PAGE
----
Revealed: Why Blues' EFL hearing is about way more than points deduction; another transfer embargo could be potentially far more damaging to hopes of brighter future.
BIRMINGHAM City are finally due to face the EFL's disciplinary commission later this month.
The league have charged Blues with a breach of their profitability and sustainability rules, which limit losses to PS39 million over a threeyear period.
Blues' trolley dash in the summer of 2017, when 13 new faces arrived and the club's PS6m transfer record was broken, proved so costly then and could continue to have severe repercussions.
A three-strong panel will hear the case against Blues - and their mitigation - and decide what judgement to hand down.
Their powers range from a slap on the wrist to expulsion from the league, though if the lenient option is unlikely, the most extreme is inconceivable.
Most of the talk has been around a points deduction or possible future embargoes - in truth, the only people who know are yet to decide. Indeed, after the latest delay they are yet to sit.
But this is not a clear-cut case. There are more variables at play than there were new faces at Harry Redknapp's pre-season.
The first point Let's get this straight, if Blues did breach the rules then they can expect to be punished.
No-one forced them to make all of those signings - they did so gambling on Redknapp's past history of creating a team on the hoof and winning promotion, as he did at QPR and Portsmouth.
In a statement to the Birmingham Mail last year, the EFL pointed out that Birmingham City had agreed with the new regulations when they were voted on by every club.
The club's directors have changed since then - and appear to have a different philosophy - but the fact was the rules are what they are.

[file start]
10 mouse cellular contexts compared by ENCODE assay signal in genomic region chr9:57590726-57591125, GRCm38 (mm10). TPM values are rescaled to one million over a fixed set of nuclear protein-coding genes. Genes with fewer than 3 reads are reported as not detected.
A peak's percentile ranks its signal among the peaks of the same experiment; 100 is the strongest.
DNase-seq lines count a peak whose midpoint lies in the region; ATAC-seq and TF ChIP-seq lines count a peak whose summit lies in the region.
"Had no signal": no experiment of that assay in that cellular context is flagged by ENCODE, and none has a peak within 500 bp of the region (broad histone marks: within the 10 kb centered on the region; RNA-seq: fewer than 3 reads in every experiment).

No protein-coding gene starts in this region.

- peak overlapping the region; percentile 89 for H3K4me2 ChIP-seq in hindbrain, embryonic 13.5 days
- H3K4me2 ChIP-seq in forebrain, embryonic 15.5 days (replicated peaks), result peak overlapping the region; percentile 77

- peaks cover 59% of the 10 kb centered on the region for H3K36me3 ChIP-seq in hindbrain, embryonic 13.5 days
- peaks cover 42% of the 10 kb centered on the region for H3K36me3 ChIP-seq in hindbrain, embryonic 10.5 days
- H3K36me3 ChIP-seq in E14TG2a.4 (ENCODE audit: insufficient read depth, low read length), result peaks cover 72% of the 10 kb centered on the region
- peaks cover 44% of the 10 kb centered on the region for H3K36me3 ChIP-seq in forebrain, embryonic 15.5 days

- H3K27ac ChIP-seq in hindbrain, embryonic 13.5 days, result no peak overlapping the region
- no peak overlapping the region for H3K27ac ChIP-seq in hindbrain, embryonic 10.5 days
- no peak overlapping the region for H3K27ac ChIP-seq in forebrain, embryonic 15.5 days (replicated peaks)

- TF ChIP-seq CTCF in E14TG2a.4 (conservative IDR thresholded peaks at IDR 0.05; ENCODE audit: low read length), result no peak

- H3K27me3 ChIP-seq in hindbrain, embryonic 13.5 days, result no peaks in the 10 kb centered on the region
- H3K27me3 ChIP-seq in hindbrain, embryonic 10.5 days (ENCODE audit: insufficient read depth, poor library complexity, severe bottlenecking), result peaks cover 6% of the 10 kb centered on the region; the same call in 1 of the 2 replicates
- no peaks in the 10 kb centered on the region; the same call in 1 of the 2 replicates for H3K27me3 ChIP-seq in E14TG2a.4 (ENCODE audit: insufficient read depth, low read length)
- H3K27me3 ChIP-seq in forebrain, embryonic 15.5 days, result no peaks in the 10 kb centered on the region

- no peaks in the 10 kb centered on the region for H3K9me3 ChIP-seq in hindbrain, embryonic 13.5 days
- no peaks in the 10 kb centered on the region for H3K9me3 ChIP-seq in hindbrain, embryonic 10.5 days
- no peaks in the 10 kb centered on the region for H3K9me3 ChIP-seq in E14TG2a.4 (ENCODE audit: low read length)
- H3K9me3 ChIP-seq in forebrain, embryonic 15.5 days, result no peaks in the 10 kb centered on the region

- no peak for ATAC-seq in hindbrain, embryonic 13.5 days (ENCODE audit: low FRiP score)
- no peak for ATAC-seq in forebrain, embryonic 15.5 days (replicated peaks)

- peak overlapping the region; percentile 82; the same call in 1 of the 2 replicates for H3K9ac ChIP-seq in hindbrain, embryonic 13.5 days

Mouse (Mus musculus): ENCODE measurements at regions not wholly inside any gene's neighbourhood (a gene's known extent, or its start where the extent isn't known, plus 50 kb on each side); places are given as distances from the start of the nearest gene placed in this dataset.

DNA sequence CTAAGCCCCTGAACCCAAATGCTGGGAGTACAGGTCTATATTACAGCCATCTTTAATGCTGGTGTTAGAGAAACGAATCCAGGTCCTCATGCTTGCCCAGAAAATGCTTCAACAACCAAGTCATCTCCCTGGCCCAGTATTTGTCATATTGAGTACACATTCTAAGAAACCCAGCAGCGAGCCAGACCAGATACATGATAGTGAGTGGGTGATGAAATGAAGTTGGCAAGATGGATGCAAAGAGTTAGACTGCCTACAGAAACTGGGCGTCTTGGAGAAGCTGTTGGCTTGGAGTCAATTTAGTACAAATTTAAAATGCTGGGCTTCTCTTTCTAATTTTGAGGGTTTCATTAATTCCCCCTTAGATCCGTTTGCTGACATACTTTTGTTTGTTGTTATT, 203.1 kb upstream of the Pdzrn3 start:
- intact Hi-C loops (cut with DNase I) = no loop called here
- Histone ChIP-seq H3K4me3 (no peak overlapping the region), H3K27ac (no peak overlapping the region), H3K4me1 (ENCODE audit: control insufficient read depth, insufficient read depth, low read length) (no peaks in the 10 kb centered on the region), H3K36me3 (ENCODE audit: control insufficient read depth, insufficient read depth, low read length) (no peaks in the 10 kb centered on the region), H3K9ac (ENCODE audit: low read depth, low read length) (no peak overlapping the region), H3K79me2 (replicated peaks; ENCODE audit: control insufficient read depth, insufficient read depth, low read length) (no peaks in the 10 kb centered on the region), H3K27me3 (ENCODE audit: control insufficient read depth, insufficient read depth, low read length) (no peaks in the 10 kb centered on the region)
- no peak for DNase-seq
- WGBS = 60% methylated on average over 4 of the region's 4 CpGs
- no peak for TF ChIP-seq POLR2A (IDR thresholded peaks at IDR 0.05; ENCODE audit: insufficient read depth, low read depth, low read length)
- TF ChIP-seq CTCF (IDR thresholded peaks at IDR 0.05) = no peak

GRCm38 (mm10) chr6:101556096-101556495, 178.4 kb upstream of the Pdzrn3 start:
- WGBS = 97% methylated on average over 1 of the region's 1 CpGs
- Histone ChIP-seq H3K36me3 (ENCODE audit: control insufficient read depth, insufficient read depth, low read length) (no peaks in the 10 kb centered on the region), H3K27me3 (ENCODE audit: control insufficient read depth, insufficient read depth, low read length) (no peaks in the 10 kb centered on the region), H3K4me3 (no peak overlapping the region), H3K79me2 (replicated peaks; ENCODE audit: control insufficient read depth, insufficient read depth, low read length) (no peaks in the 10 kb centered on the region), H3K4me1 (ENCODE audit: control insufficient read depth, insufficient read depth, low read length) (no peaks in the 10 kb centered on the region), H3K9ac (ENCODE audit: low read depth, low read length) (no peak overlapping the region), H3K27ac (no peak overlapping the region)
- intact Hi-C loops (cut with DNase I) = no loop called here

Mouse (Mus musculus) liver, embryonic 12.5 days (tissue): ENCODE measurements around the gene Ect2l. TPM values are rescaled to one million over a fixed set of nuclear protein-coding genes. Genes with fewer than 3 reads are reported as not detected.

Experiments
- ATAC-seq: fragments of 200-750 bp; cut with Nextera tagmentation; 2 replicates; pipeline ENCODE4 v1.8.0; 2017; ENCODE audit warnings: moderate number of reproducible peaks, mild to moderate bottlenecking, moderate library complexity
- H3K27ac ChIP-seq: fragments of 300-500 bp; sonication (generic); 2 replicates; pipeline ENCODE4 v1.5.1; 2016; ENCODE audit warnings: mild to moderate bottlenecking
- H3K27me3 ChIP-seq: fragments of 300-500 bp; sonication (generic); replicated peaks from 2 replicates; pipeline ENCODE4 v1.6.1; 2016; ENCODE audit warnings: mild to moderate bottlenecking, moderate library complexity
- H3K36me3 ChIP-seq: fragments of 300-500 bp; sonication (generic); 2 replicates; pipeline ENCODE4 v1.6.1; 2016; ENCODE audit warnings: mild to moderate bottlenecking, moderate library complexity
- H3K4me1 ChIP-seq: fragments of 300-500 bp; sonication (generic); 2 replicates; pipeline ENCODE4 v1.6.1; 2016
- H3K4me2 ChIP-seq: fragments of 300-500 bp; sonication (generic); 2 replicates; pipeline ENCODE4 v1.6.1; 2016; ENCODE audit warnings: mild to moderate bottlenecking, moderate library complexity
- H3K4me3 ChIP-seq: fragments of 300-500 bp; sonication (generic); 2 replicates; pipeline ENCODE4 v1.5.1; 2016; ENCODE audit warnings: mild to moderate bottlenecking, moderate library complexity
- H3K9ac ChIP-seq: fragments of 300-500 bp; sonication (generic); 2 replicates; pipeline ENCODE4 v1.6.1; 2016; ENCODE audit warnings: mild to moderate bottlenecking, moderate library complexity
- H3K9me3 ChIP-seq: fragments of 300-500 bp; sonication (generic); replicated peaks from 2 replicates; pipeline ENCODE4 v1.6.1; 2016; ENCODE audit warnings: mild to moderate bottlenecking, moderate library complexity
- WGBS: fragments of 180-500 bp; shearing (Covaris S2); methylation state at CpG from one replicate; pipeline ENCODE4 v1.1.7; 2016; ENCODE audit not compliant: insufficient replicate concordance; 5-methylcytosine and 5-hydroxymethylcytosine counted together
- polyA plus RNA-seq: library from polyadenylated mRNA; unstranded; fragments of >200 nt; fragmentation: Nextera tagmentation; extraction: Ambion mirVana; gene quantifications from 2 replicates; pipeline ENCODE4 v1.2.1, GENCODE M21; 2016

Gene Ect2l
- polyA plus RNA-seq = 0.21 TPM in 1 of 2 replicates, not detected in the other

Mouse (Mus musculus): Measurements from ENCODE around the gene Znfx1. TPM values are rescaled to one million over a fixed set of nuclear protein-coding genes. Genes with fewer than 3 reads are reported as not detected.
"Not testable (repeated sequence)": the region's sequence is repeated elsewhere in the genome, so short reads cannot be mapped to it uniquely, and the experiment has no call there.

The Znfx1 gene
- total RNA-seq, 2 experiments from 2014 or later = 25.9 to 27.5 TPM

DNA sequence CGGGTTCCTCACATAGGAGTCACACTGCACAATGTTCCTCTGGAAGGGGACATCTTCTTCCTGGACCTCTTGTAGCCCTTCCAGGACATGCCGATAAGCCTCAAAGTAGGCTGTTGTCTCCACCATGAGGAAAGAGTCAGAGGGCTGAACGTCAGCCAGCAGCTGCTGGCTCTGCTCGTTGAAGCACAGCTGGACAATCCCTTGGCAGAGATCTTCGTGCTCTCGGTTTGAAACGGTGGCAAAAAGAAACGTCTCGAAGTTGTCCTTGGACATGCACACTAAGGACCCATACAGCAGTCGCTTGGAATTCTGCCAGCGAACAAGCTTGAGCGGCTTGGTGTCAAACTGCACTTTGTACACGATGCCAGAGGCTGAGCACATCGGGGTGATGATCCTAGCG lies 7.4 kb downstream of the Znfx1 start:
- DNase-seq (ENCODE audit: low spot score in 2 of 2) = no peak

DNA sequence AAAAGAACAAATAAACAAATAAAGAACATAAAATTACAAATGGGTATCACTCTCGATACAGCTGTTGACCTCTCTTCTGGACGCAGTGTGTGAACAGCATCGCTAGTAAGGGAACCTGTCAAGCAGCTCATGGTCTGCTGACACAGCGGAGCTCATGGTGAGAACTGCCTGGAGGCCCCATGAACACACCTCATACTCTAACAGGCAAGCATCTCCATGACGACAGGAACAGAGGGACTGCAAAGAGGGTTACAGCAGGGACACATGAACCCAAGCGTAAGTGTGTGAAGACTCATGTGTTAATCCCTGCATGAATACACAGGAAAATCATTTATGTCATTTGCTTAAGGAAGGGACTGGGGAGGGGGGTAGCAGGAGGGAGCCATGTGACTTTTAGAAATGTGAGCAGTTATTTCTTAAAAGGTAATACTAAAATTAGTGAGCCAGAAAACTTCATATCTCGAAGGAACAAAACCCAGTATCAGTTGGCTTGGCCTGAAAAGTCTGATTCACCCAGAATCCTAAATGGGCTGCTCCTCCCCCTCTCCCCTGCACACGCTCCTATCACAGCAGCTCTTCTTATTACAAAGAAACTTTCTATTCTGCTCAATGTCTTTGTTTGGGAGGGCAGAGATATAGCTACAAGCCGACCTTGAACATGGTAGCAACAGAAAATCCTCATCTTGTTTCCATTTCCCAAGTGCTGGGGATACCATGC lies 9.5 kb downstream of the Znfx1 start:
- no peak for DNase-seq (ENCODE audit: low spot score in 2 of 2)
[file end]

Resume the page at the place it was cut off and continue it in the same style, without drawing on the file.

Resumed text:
However, this does not mean the panel can dispense justice from on high with impunity and disregard for those who are affected most.
Carpet bombing Docking Blues points, this season or next, or imposing a transfer embargo, whether for a specified period or ad infinitum, will cause a blunt force trauma.
It will penalise some of those who were responsible but, more so, it will punish scores, hundreds, thousands who weren't.
Garry Monk and his players have not breached any rules, yet they are the ones who will pay the highest price if they are shoved back down the league, denying Blues gambled Redknapp's past creating a team them of any chance of reaching the play-offs.
Does a sporting punishment fit a fiscal 'crime'? Probably not in the spirit of the law.
And the panel should not forget the multitude of Blues' supporters who have known more sorrows than joys in recent years and who might well wonder where the sport's authorities were when they needed them most - when Carson Yeung bought the club, when he was jailed for money-laundering and when the holding company was in on Harry history of on the hoof receivership. Anti-EFL feeling has rumbled along all season - and finally become audible inside St Andrew's.
Time served Part of that anger is down to the fact they perceive their club to being punished already.
Birmingham were under a soft embargo in the summer - with some claiming that also applied in the window of January 2018. This became a full embargo later last summer.
That was eased in August when they were limited to just five lowbudget transfers - spent on Lee Camp, Gary Gardner, Omar Bogle, Connor Mahoney and Kerim Mrabti.
That makes two, arguably three, windows in which Monk has had his hands tied. Given Blues' improvement under the manager, they could argue that not being allowed to build on an already strong performance has denied them the chance of promotion.
Working under the EFL's business plan means they are not allowed to re-contract their club captain, Michael Morrison. It is difficult to see this as anything other than a punitive measure.
A whole new philosophical debate Why can't wealthy owners do what they want with their money? That's certainly a viewpoint shared by many Championship clubs.
Everyone understands the Financial Fair Play and P&S rules are designed to bring some regulation to a business that could quite easily morph into a sporting Wild West.
But if the authorities have any responsibilities, surely a more important one is making sure the right kind of people are taking over clubs, rather than trying to control them once they are in situ.